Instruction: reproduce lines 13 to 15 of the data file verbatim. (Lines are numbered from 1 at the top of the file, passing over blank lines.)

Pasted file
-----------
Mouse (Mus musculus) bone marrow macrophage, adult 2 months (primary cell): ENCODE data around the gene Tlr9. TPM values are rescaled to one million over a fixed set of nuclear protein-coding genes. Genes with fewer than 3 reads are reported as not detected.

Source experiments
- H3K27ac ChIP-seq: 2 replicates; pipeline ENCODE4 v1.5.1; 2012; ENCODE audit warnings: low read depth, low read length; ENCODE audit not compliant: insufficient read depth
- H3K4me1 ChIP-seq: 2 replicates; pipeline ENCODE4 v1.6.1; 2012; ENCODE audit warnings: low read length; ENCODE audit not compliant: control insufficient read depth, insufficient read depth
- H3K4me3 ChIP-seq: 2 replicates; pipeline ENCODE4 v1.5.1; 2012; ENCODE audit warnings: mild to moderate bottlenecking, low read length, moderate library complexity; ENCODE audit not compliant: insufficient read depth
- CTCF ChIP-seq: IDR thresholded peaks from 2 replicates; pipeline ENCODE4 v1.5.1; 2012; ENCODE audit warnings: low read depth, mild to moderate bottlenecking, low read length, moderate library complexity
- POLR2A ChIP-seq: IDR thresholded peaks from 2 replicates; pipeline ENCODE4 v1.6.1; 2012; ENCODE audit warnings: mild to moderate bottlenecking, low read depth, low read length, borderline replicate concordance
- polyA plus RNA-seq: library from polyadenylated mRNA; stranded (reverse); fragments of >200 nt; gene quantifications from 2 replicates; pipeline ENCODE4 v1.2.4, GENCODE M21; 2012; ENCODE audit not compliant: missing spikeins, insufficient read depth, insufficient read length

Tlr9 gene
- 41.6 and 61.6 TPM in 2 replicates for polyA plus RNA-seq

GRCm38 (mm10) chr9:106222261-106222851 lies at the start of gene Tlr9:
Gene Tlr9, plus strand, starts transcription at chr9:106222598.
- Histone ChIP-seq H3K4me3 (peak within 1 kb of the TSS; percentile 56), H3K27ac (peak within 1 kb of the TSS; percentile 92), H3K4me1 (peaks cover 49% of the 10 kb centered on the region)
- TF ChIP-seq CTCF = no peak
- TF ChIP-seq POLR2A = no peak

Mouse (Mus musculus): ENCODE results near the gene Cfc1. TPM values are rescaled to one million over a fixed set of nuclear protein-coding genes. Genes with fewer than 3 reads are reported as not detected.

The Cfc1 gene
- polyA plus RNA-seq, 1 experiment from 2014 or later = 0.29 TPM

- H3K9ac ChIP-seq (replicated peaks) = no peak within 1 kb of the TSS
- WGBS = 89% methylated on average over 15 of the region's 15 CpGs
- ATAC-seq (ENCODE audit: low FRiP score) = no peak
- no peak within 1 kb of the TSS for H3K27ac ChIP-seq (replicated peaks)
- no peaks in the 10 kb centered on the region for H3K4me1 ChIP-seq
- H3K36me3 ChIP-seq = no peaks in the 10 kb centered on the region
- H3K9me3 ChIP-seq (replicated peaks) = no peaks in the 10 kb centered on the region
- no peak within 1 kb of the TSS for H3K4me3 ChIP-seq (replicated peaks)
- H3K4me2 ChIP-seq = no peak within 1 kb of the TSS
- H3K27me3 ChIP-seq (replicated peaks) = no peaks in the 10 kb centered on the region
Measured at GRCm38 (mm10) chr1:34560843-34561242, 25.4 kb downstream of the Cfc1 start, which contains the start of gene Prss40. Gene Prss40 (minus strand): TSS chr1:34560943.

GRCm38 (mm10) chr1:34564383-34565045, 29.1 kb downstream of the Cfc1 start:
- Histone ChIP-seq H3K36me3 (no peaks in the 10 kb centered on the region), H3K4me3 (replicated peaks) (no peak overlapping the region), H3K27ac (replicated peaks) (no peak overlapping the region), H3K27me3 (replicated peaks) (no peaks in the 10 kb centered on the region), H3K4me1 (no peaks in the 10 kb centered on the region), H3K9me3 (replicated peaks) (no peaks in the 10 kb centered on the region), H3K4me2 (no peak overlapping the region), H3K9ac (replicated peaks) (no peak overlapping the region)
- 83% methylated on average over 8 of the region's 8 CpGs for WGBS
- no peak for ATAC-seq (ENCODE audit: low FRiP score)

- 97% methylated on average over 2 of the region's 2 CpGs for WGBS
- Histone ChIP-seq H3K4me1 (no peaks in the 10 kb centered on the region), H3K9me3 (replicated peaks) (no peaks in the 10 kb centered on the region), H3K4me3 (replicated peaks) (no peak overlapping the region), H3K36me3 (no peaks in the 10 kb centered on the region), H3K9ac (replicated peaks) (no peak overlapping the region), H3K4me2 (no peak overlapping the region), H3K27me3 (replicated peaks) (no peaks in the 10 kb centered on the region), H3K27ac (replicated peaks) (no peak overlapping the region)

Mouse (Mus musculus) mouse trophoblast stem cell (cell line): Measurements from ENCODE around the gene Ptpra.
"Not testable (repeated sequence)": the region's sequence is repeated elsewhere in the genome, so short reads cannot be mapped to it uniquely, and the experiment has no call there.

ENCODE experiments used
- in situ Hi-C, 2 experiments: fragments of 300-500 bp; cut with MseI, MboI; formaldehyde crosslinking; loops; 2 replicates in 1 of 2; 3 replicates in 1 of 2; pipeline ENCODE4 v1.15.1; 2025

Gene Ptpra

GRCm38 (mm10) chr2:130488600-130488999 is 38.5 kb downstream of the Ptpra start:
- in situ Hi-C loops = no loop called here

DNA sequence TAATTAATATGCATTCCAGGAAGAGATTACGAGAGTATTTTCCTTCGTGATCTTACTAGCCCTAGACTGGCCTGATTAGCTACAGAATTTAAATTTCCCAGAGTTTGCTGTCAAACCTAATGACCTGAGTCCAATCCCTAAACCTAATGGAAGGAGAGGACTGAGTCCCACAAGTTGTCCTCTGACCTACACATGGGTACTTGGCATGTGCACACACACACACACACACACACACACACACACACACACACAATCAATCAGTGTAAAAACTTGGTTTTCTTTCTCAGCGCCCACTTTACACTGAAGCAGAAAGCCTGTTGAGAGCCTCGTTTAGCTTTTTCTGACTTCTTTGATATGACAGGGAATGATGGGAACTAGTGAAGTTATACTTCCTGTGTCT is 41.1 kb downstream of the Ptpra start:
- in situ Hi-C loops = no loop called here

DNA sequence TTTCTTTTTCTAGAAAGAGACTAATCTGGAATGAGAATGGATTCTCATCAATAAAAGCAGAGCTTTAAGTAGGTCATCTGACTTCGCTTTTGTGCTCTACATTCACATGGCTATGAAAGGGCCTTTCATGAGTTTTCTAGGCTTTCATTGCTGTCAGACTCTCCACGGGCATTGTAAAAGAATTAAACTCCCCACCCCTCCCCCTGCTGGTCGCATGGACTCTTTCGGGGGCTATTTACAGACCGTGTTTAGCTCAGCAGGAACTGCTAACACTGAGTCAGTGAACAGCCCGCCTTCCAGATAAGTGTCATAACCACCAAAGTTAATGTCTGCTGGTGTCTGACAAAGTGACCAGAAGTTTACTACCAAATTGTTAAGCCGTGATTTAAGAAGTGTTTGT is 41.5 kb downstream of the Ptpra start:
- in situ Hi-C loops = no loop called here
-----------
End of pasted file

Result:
- Histone ChIP-seq H3K4me3 (peak within 1 kb of the TSS; percentile 56), H3K27ac (peak within 1 kb of the TSS; percentile 92), H3K4me1 (peaks cover 49% of the 10 kb centered on the region)
- TF ChIP-seq CTCF = no peak
- TF ChIP-seq POLR2A = no peak